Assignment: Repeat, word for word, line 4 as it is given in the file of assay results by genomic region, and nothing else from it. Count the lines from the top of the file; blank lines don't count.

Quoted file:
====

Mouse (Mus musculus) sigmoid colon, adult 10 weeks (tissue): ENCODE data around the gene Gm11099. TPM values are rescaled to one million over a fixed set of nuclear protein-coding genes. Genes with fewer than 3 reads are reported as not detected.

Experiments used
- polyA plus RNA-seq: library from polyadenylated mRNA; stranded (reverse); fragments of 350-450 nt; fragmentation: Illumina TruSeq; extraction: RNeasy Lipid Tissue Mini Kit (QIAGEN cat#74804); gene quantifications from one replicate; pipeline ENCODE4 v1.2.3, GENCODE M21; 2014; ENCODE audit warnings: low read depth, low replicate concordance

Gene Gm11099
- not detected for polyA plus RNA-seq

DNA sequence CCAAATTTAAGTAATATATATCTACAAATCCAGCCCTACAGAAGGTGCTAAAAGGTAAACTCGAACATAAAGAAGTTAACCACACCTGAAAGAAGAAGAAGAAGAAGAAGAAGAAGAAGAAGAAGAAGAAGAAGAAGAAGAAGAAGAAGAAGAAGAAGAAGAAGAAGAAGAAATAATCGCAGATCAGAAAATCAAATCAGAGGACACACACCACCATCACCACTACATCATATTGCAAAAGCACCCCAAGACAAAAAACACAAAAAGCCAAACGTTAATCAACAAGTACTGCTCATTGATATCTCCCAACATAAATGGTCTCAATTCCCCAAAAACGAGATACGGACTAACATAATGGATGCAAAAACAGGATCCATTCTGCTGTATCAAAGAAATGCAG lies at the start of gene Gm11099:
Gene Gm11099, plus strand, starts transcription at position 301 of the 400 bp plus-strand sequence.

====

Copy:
Gene Gm11099